What Is DC Offset?

By Richard Pryn •  Updated: 04/27/22 •  6 min read
What Is DC Offset

When it comes to sound editing and audio management, a lot of words and phrases get thrown around without much explanation.

This can be super confusing when you’re just starting out and want to learn more about sound editing – but that’s where we come in.

You may have heard about something called DC offset but what is it? And how does it affect your music and sound?

Here we are going to be looking at DC offset including what it is and how it affects you and your work.
So, if you want to understand more about DC offset, check out our information below! 

What Is DC Offset?

DC offset is another name given to amplitude displacement or when your sound signal is set off from zero.

When you play music or any kind of sound, you imagine it visually in its waveform. This means you see it as a sound wave that goes up and down. This is your AC – your alternating current which dictates the frequency of your sound output.

However, running through the middle of your AC wave is a straight, flat line. This is known as the direct current – the DC.

It is sometimes called the zero because it does not have anything that will make it alive and move, thus why the DC always remains flat and still. 

Usually, the AC wave lines up its center with the DC line so everything is perfectly balanced.
However, when the AC wave is not lined up with the DC line and is instead either shifted above (positively) or below (negatively) the DC line, then you create a DC offset.

This is when most of the AC wave is either above the DC line or below the DC line. It’s not equally set with half below and half above because the AC is not lined up with the DC.

It is ‘offset’ from the DC, or you could phrase it as that the amplitude is displaced. 

The main cause of DC offset usually has to do with the voltage offset in the audio chain. Faulty audio interface or soundcards can cause a lot of DC offset, as well as poor quality equipment or any defects in your hardware.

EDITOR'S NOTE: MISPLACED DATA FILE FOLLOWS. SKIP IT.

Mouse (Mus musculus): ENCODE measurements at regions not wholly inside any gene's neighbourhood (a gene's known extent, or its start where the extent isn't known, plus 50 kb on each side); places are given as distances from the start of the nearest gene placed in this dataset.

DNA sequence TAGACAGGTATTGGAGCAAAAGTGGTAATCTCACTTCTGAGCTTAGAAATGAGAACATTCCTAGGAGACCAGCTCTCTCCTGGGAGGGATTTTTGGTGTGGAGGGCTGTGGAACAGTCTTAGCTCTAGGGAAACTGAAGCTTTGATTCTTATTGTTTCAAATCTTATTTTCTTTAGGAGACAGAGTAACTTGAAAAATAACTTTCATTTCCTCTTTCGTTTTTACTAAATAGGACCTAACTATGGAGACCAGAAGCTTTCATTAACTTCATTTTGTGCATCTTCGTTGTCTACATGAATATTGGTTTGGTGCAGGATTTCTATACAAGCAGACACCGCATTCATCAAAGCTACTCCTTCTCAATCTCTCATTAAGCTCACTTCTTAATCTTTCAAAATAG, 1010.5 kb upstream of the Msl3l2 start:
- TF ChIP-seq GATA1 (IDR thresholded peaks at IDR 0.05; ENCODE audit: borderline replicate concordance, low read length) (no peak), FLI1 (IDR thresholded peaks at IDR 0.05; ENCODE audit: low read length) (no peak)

However, even if your equipment is all very high quality and there are no faults in the chain, then you can still have a low level of DC offset.

It’s difficult to avoid but luckily, easy to fix.

Is DC Offset Bad?

What Is DC Offset (1)

DC offset can negatively affect your audio because it causes clipping, distortion and a loss of volume, especially when working with amplifiers.

This is because your audio is working in a range either above or below the DC line and when it crosses over the DC line, the wave will clip because it is not balanced.

This clipping is also very noticeable when you try and paste two audios together, and you will often hear a click on the start or end of a track even if you haven’t started editing – that is due to DC offset. 

Clipping is not the only side effect of DC offset as it also severely impacts the volume level of your audio. It reduces the room between the peak level of your audio and the maximum possible volume, and this will make your audio sound quieter overall. 

DC offset is also responsible for distortion in your audio too, and this distortion becomes more noticeable as you edit with the audio and start extorting it into different formats.